This dataset is maintained and distributed by the National Archive of Criminal Justice Data (NACJD), the criminal justice archive within ICPSR. NACJD is primarily sponsored by three agencies within the U.S. Department of Justice: the Bureau of Justice Statistics, the National Institute of Justice, and the Office of Juvenile Justice and Delinquency Prevention.
Evaluation of the Los Angeles County Regimented Inmate Diversion (RID) Program, 1990-1991 (ICPSR 6236)
Principal Investigator(s): Austin, James, National Council on Crime and Delinquency; Jones, Michael, National Council on Crime and Delinquency; Bolyard, Melissa, National Council on Crime and Delinquency
This data collection documents an evaluation of the Los Angeles County Sheriff's Regimented Inmate Diversion (RID) program conducted with male inmates who were participants in the program during September 1990-August 1991. The evaluation was designed to determine whether county-operated boot camp programs for male inmates were feasible and cost-effective. An evaluation design entailing both process and impact components was undertaken to fully assess the overall effects of the RID program on offenders and on the county jail system. The process component documented how the RID program actually operated in terms of its selection criteria, delivery of programs, length of participation, and program completion rates. Variables include demographic/criminal data (e.g., race, date of birth, arrest charge, bail and amount, sentence days, certificates acquired, marital status, employment status, income), historical state and county arrest data (e.g., date of crime, charge, disposition, probation time, jail time, type of crime), boot camp data (e.g., entry into and exit from boot camp, reason for exit, probation dates, living conditions, restitution order), drug history data (e.g., drug used, frequency, method), data on drug tests, and serious incidence data. The impact data were collected on measures of recidivism, program costs, institutional behavior, and RID's effect on jail crowding.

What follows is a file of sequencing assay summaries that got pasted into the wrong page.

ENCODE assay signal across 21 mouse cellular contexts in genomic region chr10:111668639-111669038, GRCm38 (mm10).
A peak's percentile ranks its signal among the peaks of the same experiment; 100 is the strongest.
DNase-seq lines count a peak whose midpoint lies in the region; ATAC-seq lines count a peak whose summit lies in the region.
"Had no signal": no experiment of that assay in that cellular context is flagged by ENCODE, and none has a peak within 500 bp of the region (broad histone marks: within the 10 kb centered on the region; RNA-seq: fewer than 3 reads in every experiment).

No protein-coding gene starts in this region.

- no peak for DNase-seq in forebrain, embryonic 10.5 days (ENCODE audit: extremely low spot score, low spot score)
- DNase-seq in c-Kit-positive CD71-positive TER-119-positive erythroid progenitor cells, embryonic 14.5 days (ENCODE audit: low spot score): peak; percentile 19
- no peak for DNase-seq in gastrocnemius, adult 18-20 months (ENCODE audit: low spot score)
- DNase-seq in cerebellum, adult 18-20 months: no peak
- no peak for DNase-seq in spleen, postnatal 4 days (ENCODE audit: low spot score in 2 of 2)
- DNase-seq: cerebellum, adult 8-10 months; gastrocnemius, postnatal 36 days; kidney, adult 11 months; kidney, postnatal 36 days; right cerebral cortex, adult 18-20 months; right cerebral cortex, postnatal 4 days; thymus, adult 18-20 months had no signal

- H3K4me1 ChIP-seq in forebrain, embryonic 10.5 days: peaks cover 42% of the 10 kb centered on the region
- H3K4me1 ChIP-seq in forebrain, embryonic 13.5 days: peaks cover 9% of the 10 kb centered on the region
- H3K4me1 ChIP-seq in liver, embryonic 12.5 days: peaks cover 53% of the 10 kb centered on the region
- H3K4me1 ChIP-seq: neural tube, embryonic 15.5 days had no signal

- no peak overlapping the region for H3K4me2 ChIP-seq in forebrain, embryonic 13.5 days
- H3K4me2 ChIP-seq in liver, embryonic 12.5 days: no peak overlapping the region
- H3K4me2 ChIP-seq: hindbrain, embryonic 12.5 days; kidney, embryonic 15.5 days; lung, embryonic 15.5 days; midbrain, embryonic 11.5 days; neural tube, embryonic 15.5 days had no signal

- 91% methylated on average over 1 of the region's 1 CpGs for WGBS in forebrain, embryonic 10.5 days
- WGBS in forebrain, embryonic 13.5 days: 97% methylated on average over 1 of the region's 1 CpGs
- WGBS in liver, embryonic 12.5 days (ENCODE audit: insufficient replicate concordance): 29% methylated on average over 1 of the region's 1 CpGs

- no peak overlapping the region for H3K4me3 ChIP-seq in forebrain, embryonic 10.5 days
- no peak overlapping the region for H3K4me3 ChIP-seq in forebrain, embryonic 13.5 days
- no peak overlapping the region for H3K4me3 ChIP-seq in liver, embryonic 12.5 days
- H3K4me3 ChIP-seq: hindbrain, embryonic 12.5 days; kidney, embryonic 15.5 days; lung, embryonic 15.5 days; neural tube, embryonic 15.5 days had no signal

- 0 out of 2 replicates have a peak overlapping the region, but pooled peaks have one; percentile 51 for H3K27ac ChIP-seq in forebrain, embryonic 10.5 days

These data are available to the general public.
Austin, James, Michael Jones, and Melissa Bolyard. Evaluation of the Los Angeles County Regimented Inmate Diversion (RID) Program, 1990-1991. ICPSR06236-v1. Ann Arbor, MI: Inter-university Consortium for Political and Social Research [distributor], 1994. http://doi.org/10.3886/ICPSR06236.v1
Persistent URL: http://doi.org/10.3886/ICPSR06236.v1
This study was funded by:
- United States Department of Justice. Office of Justice Programs. National Institute of Justice (90-DD-CX-0055)
Scope of Study
Date of Collection:
Unit of Observation: Individuals
Universe: Male inmates of the Los Angeles County Sheriff's Regimented Inmate Diversion Program.
Data Types: event/transaction data, and survey data
Data Collection Notes:
In this hierarchical dataset, there are eight separate record types. The "I" level contains demographic/criminal data, the "BB" and "B" levels include state and county arrest data, respectively, the "K" level contains flag data for internal use, the "C" level contains the boot camp data, the "D" level is the drug history, the "W" level reflects the drug tests, and the "J" level is the serious incidence data. There are 28 variables and 760 cases for the "I" level, 10 variables and 4,353 cases for the "BB" level, 10 variables and 1,370 cases for the "B" level, 3 variables and 346 cases for the "K" level, 41 variables and 547 cases for the "C" level, 6 variables and 604 cases for the "D" level, 5 variables and 511 cases for the "W" level, and 4 variables and 157 cases for the "J" level.